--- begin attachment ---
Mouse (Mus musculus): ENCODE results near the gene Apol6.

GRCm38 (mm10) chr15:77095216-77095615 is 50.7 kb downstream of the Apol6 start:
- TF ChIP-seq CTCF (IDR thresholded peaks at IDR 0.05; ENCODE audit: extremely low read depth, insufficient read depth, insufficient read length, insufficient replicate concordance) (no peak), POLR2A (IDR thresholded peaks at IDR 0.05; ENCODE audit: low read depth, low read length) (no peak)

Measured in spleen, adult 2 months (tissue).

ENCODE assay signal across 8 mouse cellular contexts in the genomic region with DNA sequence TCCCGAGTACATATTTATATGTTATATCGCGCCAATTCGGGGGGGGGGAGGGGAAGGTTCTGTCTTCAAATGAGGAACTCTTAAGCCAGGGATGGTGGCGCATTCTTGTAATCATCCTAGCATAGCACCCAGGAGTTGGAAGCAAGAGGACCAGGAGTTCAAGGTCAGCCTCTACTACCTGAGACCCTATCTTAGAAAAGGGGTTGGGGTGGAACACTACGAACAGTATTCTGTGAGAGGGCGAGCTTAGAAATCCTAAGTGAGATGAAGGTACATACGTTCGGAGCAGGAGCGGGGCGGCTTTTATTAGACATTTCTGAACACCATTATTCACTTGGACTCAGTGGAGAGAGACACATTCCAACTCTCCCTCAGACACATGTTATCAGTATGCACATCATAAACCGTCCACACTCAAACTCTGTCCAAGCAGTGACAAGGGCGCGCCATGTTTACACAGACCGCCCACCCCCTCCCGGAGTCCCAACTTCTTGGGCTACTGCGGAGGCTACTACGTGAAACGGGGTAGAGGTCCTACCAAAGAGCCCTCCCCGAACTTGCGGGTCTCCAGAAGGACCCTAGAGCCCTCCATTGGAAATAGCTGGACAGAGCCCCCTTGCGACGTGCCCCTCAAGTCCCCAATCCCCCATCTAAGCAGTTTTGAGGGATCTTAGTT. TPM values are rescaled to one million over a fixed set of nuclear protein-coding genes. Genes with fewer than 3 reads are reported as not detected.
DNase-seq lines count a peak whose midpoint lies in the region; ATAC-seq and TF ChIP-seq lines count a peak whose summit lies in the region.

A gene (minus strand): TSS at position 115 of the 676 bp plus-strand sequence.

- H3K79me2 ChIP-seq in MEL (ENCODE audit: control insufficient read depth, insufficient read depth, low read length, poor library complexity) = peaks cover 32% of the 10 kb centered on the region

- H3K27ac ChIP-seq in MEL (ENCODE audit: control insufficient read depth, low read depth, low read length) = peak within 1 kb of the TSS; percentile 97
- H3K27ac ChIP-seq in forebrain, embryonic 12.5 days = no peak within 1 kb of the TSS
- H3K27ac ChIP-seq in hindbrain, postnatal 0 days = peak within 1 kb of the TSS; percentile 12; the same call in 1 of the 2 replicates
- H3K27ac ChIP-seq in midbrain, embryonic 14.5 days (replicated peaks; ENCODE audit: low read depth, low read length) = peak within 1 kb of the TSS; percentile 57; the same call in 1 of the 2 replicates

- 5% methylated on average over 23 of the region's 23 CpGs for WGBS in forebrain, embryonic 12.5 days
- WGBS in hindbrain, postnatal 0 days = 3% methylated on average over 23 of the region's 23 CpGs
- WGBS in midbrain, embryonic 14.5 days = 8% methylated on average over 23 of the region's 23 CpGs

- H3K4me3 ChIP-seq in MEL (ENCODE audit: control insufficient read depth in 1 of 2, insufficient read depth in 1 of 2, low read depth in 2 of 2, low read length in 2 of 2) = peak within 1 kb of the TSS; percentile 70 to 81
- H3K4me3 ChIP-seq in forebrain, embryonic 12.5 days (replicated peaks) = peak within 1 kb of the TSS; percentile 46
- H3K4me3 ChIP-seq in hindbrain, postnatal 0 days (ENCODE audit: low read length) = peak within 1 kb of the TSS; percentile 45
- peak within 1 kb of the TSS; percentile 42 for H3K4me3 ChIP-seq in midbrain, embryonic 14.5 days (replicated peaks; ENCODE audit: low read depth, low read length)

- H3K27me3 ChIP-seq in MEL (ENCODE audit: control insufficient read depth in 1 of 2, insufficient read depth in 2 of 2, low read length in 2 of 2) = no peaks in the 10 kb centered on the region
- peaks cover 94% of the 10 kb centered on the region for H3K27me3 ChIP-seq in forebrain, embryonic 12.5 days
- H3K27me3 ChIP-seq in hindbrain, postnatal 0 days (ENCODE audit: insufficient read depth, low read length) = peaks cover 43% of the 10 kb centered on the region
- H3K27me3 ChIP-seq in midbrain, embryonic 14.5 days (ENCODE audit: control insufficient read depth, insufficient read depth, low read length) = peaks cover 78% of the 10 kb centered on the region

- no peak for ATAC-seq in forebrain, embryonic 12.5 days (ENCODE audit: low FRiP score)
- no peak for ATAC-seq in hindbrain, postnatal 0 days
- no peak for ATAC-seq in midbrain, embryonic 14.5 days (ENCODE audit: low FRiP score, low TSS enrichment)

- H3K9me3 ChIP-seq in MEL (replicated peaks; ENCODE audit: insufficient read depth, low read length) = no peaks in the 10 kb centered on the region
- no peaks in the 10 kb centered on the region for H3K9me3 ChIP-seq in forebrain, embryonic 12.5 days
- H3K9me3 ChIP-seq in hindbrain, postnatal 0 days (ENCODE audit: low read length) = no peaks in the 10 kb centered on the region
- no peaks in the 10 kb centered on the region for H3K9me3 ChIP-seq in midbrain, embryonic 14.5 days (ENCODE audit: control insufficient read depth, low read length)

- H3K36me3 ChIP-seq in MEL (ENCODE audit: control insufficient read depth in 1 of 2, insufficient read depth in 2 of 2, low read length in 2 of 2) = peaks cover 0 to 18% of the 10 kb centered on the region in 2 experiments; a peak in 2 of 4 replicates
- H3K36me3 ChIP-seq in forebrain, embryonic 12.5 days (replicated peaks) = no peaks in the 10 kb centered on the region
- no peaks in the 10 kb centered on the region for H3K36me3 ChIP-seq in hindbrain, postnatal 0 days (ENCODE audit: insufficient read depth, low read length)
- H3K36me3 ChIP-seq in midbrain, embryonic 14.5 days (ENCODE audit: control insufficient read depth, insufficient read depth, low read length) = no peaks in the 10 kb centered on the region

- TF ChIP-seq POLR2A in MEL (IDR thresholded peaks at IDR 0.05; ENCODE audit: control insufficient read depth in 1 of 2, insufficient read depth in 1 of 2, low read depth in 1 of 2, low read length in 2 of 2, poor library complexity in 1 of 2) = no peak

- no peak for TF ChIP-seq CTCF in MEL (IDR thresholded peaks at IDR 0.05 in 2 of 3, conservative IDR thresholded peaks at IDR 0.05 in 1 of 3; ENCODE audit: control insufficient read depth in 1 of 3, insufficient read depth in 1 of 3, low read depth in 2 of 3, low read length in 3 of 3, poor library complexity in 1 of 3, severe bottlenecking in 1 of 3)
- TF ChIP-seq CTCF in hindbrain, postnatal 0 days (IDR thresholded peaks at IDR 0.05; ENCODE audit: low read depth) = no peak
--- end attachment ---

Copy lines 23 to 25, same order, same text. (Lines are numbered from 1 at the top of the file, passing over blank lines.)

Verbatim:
- H3K27me3 ChIP-seq in midbrain, embryonic 14.5 days (ENCODE audit: control insufficient read depth, insufficient read depth, low read length) = peaks cover 78% of the 10 kb centered on the region

- no peak for ATAC-seq in forebrain, embryonic 12.5 days (ENCODE audit: low FRiP score)
- no peak for ATAC-seq in hindbrain, postnatal 0 days